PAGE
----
The proposal, which will require legislative approval, would dole out billions in cash payments to all California households with an adjusted gross income of $75,000 or less, benefiting roughly two-thirds of the state’s population. Families with children would get an additional $500 under Newsom’s proposal.
“California is not coming back; California is going to come roaring back,” Newsom said at a press conference in Oakland.
The proposal is part of the governor’s $100 billion “California Comeback Plan” ahead of plans to fully reopen the state in mid-June. Newsom is also rolling out a more robust rental assistance program to help people with overdue rent and utility payments, and he’s expected to announce more spending plans throughout the week.
If approved by legislators, which is likely, this will be the second time California has delivered its own stimulus checks in response to the COVID-19 pandemic, which took an exceptionally bad toll on employment in the state. In addition to the federal stimulus checks many received, Newsom signed legislation in February giving out $2.3 billion in checks to low-income residents and undocumented immigrants.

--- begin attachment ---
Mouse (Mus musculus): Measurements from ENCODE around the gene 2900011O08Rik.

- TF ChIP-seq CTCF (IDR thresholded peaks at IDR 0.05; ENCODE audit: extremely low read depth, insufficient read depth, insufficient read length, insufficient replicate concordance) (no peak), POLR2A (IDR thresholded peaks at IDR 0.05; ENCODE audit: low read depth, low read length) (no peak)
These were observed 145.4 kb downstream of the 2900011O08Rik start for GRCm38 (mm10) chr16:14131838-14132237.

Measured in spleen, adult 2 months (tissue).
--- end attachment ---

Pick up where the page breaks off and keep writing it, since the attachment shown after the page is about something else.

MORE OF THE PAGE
The proposal is made possible by a large windfall in the state’s budget.
“I’m about to make an announcement no other governor in California history has ever made, and I would argue no governor in American history has ever made,” Newsom said Monday. “Today we’re announcing a $75.7 billion budget surplus.”
The budget excess and stimulus checks give Newsom another thing to hang his hat on as he gears up for a recall election, likely sometime later this year. The Republican-led recall campaign gained steam because of pandemic-related school and business closures across the state, and a judge gave the campaign leaders extra time to collect signatures. Last month, the recall effort officially qualified for the state ballot.
As for another round of federal stimulus checks, White House press secretary Jen Psaki said last week that more payments will be up to Congress, not President Joe Biden.
“We’ll see what members of Congress propose, but those are not free,” she told reporters.